Intacs For Keratoconus Treatment
In 2004, the FDA approved the use of Intacs as a form of treatment for keratoconus. Keratoconus is a progressive eye disease of the outer surface of the eye known as the cornea. Keratoconus causes an irregular thinning of the cornea. The thinning of the cornea causes distortion and degradation of the quality of vision. The treatments available for keratoconus were limited to specialized rigid gas permeable contact lenses and corneal transplantation (please see our sections regarding keratoconus and corneal transplant). With the FDA approval of intacs for keratoconus there is now an additional option, for those who are unable to wear contact lenses, prior to corneal transplantation. Intacs provides an option to stabilize the cornea, improve vision, and prevent or delay the need for a corneal transplant.
Intacs Corneal Ring Segments
The Intacs procedure is an outpatient surgery. Intacs are two tiny half rings made from a bio-compatible plastic, that are inserted into the peripheral cornea, in order to modify the shape and contour of the front of the eye. By changing the curvature of the cornea, the segments create a smoother and more regular optical surface. This allows those with keratoconus to have improved vision, and to be better fit with glasses or contact lenses.
The actual procedure for the Intacs takes about one half an hour. Normally, patients will be given a mild sedative and anesthetic drops before surgery. Using the Intralase laser, a small opening and channels are made in the peripheral cornea. Intacs are inserted through this opening and into the channels so that they rest between layers of tissue in the cornea, outside the central visual axis.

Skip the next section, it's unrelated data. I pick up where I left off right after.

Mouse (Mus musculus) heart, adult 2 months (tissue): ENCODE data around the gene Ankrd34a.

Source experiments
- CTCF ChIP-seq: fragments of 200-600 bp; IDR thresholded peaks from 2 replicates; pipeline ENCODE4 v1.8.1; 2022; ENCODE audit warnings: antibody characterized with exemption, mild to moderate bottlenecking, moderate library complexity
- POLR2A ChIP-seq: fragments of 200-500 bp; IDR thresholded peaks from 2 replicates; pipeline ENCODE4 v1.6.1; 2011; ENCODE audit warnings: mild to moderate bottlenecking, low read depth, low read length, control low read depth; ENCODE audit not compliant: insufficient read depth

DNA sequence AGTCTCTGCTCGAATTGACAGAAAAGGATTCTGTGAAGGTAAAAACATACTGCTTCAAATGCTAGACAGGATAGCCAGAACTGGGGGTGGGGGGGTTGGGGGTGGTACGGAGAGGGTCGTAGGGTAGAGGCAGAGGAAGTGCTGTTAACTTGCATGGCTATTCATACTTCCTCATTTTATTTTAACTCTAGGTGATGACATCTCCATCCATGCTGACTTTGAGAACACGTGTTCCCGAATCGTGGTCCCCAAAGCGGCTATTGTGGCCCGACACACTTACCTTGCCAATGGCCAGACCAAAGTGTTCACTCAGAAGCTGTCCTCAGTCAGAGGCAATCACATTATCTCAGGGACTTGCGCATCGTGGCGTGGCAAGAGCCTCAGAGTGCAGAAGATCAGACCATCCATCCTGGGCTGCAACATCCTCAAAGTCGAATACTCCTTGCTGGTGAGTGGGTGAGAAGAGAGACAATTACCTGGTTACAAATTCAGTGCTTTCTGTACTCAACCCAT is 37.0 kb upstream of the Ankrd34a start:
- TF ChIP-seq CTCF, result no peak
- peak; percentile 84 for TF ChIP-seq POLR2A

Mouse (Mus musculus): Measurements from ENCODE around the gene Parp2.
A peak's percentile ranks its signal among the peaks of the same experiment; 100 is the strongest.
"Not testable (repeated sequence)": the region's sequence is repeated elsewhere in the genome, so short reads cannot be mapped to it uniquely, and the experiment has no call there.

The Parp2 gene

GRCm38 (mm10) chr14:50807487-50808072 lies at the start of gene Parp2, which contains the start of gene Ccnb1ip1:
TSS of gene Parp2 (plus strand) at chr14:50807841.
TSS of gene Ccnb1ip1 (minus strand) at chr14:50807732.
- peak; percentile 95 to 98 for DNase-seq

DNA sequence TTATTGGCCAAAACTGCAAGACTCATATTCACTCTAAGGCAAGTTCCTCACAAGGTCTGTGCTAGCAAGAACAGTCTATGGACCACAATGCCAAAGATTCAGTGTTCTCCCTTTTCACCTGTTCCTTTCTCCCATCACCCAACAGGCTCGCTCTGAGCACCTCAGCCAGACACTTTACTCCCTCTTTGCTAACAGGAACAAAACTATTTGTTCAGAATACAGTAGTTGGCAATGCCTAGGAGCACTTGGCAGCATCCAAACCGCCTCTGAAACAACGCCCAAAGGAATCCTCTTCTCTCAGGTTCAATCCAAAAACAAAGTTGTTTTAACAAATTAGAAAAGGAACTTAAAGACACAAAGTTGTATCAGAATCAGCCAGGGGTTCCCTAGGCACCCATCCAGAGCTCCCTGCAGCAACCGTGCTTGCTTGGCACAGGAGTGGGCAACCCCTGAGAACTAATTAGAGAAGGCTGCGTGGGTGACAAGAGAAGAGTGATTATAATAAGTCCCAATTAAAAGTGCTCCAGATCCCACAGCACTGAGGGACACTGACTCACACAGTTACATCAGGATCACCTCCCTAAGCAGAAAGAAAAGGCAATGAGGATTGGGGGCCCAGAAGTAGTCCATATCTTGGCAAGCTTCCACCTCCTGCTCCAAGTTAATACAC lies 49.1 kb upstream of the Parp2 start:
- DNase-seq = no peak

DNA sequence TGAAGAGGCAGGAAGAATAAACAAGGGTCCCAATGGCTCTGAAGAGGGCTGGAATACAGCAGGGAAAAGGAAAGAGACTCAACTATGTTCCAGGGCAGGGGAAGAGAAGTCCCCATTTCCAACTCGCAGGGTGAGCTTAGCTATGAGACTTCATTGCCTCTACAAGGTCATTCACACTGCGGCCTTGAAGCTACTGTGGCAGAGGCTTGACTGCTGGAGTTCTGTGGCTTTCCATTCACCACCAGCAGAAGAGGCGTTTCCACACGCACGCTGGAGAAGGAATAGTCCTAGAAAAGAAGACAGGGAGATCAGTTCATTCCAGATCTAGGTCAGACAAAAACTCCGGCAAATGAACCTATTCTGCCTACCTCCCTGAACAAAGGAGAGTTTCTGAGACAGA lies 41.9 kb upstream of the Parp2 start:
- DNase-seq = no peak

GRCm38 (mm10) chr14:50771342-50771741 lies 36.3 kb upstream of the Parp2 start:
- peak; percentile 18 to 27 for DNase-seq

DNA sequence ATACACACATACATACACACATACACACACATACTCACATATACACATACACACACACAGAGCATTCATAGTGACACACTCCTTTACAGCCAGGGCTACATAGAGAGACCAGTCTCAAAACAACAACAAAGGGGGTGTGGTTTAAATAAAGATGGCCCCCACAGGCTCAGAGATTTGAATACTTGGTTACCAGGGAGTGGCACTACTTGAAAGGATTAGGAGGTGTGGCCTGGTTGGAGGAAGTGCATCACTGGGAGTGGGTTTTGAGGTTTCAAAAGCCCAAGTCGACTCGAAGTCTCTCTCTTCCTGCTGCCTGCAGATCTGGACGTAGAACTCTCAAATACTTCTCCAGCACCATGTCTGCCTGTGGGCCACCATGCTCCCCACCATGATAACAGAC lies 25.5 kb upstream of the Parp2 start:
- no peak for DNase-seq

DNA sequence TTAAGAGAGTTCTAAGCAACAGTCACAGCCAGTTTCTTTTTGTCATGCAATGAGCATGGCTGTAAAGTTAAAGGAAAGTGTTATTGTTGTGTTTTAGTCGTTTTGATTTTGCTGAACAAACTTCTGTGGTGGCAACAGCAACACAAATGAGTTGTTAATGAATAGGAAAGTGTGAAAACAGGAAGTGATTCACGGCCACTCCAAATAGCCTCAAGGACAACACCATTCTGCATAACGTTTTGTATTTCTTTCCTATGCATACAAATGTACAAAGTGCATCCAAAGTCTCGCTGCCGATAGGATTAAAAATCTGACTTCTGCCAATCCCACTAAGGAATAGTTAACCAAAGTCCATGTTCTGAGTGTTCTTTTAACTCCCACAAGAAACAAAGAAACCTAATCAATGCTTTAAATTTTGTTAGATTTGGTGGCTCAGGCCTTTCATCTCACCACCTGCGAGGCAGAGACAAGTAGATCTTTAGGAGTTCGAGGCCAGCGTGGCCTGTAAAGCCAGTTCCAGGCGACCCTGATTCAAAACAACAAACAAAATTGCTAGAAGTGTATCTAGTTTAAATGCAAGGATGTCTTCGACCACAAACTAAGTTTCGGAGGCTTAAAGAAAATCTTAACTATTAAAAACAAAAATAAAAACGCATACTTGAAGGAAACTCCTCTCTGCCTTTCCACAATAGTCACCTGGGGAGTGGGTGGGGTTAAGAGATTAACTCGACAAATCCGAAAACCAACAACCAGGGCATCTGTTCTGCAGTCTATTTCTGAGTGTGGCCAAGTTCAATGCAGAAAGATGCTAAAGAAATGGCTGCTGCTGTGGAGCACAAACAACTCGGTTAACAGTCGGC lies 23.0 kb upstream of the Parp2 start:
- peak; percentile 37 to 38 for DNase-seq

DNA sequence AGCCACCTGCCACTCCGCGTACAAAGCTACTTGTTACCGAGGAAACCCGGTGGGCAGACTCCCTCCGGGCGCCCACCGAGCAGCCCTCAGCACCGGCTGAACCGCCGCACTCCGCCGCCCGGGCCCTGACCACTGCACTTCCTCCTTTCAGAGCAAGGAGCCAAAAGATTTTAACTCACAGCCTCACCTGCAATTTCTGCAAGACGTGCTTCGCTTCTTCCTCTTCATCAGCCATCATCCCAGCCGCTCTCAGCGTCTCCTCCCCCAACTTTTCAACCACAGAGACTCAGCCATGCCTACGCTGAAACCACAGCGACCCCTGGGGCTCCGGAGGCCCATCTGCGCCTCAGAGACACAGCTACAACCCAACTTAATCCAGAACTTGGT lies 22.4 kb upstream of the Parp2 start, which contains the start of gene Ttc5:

The Intacs insertion will help change the curvature of the cornea, creating a better optical surface. The difference between Intacs and laser vision correction is that no corneal tissue is being removed to change the curvature of the eye. The rings are meant to be permanent but can be removed. If the patient wishes to have the Intacs removed, most often the cornea will return to its previous curvature over time.
Patients who wish to consider receiving the Intacs, have to meet the following criteria:
Patients will NOT be considered if they have one of the following:
Positive Benefits Regarding Intacs
Intacs are not routinely covered by insurance. The cost is similar to that of LASIK surgery. We will however provide patients with printed materials and website information to help them obtain re-imbursement from their insurance carrier.